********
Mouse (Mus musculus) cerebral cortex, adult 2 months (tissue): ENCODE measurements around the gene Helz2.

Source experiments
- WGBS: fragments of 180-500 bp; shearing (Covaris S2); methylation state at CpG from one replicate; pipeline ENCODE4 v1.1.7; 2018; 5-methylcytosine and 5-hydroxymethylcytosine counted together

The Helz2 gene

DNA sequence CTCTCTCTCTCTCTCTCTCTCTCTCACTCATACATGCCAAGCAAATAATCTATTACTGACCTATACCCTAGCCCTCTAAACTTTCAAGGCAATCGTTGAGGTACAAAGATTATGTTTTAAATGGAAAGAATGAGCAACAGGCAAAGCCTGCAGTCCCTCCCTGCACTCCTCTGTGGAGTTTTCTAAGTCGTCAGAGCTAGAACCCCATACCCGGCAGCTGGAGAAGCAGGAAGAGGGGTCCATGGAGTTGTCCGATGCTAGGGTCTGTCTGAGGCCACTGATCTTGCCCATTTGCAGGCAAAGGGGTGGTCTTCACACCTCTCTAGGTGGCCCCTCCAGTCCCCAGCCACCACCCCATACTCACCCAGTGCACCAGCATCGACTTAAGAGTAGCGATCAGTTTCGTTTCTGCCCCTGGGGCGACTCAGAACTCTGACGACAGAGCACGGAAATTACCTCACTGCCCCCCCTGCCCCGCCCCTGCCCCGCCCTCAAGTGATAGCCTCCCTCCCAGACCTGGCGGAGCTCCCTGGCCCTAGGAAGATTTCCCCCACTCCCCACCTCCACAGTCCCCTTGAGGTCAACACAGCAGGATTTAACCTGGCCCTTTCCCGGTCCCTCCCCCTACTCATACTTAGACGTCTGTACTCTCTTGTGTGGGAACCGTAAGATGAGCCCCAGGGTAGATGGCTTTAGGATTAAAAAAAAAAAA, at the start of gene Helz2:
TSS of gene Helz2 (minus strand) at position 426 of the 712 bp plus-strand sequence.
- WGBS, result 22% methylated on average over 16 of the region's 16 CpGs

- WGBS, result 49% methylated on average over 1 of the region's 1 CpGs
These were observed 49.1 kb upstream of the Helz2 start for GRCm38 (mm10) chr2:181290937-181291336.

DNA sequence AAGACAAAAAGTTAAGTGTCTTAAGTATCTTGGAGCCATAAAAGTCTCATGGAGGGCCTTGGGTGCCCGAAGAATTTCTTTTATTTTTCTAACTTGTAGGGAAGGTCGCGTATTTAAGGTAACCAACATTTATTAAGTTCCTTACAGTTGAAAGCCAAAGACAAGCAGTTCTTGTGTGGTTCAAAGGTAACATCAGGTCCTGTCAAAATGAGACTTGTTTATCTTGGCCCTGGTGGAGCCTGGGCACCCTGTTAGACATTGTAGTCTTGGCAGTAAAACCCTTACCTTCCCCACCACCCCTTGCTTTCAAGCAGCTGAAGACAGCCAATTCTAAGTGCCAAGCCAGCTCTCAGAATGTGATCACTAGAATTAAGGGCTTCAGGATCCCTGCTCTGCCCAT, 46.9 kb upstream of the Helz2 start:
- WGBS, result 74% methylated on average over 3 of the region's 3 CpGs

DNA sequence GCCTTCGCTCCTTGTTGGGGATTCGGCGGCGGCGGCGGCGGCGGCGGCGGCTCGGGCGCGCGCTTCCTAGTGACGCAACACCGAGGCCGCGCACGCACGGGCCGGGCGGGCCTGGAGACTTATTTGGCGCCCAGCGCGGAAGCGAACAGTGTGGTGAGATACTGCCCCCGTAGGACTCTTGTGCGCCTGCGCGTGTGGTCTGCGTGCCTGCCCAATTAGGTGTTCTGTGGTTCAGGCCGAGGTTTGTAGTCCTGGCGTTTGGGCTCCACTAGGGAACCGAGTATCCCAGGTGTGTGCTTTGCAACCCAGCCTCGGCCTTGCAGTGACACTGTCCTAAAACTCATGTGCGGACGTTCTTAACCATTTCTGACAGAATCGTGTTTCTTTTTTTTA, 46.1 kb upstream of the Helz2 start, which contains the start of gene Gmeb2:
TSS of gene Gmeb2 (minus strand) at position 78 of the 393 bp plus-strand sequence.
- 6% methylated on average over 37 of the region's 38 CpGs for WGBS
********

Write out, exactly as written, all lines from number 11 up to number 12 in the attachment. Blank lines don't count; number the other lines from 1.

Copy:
- WGBS, result 74% methylated on average over 3 of the region's 3 CpGs

DNA sequence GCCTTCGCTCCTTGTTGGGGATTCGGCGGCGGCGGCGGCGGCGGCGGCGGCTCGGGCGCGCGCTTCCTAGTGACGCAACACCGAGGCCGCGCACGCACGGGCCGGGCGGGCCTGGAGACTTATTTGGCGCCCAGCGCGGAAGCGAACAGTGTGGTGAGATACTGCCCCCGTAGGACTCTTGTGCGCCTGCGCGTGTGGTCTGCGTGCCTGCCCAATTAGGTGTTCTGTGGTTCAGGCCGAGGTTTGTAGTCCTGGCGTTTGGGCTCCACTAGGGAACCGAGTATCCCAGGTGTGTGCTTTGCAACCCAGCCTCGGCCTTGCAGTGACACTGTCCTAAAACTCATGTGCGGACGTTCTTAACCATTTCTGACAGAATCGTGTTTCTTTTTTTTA, 46.1 kb upstream of the Helz2 start, which contains the start of gene Gmeb2: